The CDMA operator has certainly been deemed attractive by NTT DoCoMo of Japan, an existing shareholder which has had a move to add a further 20.25% stake in the business approved by India's cabinet, according to a Global Mobile Daily story of 24th February. This stake was up for grabs because its previous owner, the broadband player Tata Communications was strapped for cash and had pressured the Indian Government to allow the sale of a share in the CDMA mobile operator, according to an earlier Global Mobile Daily article, which reported that Tata Communications has been "particularly hard hit by the credit crunch and that the operator has told the Department of Telecommunications that it will be nearly impossible for it to carry out its business plans unless it receives new funding."

Government approval was needed because the state holds a 26.12% stake in Tata Communications, formerly known as VSNL, and was therefore able to veto the sale of the company's stake in Tata Teleservices, in which DoCoMo already owned a 26% share. According to yet another GMD story in January, Tata Communications is also planning a USD 51 million bond issue to help finance its bid for WiMAX spectrum.

Tata Teleservices is aiming to grow further by addressing the relatively untapped rural market, having done a deal with Impetus Infotech India to launch services for value-added services aimed at farmers and related communities, providing updated information on current prices of commodities across the country. According to the Business Standard article, Tata Teleservices expects around 60-70% of new additions to its subscriber base to come from rural areas.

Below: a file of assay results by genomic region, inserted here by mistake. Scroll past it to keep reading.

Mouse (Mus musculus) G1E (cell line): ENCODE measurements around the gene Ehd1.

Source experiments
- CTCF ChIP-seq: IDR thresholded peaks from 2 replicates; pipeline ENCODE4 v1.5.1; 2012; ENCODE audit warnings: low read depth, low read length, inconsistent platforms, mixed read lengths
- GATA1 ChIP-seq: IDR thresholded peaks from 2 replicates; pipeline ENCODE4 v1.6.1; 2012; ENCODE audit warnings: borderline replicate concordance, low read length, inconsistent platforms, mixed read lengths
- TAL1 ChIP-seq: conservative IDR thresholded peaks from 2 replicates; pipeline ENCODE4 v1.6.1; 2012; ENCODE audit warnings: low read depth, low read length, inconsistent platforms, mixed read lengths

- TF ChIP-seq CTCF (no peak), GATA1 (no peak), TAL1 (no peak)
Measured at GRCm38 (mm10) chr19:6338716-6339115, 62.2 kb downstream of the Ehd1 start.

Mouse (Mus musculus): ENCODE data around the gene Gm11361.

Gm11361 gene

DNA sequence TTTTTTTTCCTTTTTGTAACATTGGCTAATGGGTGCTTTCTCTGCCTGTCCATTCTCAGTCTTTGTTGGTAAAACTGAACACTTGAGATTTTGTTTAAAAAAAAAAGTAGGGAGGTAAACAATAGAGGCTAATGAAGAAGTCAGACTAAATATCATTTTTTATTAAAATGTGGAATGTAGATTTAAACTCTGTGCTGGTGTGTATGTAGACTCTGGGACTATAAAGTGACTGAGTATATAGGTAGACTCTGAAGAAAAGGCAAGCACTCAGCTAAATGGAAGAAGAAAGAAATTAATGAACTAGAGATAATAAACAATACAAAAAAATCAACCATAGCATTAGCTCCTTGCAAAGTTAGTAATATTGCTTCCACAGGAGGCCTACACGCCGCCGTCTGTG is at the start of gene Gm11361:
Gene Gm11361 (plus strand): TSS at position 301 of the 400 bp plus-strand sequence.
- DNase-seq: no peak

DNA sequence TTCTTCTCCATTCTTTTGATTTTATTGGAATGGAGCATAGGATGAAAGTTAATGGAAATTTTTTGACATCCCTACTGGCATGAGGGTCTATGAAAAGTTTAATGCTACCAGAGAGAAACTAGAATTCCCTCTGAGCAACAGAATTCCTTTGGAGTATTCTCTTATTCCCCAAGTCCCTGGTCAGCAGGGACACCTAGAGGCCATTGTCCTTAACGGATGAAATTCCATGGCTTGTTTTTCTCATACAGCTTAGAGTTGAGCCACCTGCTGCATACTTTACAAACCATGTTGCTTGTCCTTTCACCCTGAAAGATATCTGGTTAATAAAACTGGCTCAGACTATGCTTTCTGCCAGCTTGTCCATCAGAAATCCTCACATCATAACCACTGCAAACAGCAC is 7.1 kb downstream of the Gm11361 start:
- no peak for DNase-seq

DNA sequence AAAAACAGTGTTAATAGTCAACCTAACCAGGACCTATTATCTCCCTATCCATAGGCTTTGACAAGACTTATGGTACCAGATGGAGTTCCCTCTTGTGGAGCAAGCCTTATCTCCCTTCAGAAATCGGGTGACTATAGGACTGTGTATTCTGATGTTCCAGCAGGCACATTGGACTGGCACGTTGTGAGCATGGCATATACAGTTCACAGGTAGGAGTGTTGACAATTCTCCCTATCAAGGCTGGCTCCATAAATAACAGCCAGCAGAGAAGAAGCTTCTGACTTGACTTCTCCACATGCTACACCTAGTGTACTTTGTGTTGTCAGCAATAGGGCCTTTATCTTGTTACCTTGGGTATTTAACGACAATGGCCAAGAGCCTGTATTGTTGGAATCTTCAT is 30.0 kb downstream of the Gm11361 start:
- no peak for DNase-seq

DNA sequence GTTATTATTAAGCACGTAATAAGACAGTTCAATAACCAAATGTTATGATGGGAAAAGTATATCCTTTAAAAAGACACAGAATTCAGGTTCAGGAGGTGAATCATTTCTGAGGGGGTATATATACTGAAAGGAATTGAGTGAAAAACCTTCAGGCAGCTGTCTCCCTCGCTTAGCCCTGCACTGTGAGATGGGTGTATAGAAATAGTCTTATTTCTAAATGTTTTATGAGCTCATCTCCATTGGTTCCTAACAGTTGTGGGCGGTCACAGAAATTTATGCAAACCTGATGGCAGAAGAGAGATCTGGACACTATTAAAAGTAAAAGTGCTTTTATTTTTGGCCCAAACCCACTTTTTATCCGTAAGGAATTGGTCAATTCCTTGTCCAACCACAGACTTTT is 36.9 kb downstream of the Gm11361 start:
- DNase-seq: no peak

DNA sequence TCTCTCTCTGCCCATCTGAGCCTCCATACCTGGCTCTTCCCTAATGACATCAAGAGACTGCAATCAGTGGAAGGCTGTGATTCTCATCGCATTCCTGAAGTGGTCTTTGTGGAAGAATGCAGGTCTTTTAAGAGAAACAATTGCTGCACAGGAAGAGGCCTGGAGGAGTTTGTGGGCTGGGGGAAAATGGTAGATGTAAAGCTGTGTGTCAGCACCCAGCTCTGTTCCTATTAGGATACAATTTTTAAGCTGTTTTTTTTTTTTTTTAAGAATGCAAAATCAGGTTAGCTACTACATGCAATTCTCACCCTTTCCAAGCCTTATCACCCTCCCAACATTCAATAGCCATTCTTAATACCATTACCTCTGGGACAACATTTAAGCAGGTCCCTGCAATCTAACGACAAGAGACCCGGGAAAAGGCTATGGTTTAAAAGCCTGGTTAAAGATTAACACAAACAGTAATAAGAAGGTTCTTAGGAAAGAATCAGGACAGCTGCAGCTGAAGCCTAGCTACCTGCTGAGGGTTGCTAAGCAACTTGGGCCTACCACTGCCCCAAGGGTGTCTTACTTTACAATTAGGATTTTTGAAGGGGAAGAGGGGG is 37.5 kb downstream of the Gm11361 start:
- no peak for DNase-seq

Tata Teleservices may also ratchet up the competitive pressure in India's mobile market by enabling Virgin Mobile India, in which the CDMA MNO owns a 50% stake, to enter the GSM space. Prior to reading an Economic Times article earlier this week, I had not realised that Tata would be following Reliance Communications in migrating from CDMA to GSM family technology. This mobile standards migration seems to me quite reminiscent of what has happened in Brazil, where the operator Vivo, which had been the lone CDMA player, chose to make the move to GSM in order to compete more effectively with its rivals.

At present, Virgin Mobile is positioned as India’s first youth-centric mobile service, according to this week's Economic Times piece, and its services are offered on the Tata Teleservices CDMA network via a brand franchisee arrangement.